It was fun while it lasted. This week took another sharp drop in the cheese market after disappointing numbers from the first round of buying in the latest Food Box program. Block price dropped an additional 22 cents and the barrels gave up 18 cents. This perpetuated a drop (in the February class III futures) of almost 3 dollars from last week. Have we hit a bottom? The futures seem to think so with February at a premium to cash and starting to price. Current class III cash is at 15.19.
Spot Market Recap
Cheese: In the Northeastern region milk is widely available for class III operations as plants run at full capacities. Inventory levels are steadily increasing, even with cheese orders picking up. Retail cheese sales are moderate, but food service continues to have softer demand. In the Midwestern region, milk is readily available for cheese makers, reports of spot milk prices as low as $8.50 under Class. Curd producers say restaurant orders moved higher this week, which has not been seen in months. Government contracts will put a good dent in the growing inventories which should bring them into balance for the time being. In the Western region there is more than enough milk for cheese production to run at full schedules. The Food Box program created an initial price push upwards, but dropped back down this week. Food service and institutional demand is weak. Retail demand is above last year but not enough offset the reduction in cheese sales from other channels.
Dry whey prices have shifted higher across the board. Export interest is firm and there are no discounts to be had. Production is busy and there are no spot loads available. Animal feed whey trading has slowed after an active couple of weeks, but prices remain unchanged. Overall the market has a bullish tone.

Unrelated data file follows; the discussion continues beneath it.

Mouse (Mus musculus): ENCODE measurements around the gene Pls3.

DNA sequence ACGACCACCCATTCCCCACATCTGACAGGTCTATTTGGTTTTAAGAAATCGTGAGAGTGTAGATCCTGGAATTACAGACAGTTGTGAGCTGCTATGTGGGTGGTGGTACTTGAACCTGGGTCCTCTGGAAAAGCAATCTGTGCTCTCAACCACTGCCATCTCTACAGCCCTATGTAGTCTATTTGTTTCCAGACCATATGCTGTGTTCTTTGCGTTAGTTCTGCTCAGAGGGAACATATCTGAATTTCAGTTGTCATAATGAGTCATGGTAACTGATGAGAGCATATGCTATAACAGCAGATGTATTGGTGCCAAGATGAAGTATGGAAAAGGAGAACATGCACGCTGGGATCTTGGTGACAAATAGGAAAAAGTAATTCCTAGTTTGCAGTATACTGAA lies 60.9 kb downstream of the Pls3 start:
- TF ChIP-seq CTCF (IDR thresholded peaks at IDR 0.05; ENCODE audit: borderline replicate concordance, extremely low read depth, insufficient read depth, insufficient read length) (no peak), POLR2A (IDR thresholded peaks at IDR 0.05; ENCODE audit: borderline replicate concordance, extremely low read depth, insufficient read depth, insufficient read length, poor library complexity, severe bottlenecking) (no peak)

Butter: Churns were busy this week with plenty of milk for active production schedules. Butter interest has declined after the holidays and inventories are steadily building. The government contracts have help lift butter prices to $1.4025, up more then eleven cents from last Friday.
Corn has moved lower for 4 days, with March corn finishing the week today at 5.03. The correction, though significant, still is holding above key technical support levels, which for March corn is at 4.93. Consider buying the 4.80 March put and buying May corn. The put will give you downside protection for 30 days without paying for time value of a May put, and the futures position will let you ride the market higher in anticipation of a return to the prices before this last drop.
The hot air was really let out of the balloon this week as the market was disappointed with the amount of dairy buying that this latest round of Food Box program had in it. With the amount of milk we are producing currently, we are going to need several more rounds of government buying to hold future prices. There is insignificant non-governmental demand to absorb all the dairy we are producing across the country. So the question is how much and when the government is going to buy. We should see rallies each time the USDA makes an announcement about purchases, and I would recommend taking advantage of these to ether sell or buy puts. On the pull backs, look to buy calls or call spreads to help offset hedges. If we can help, please give us a call.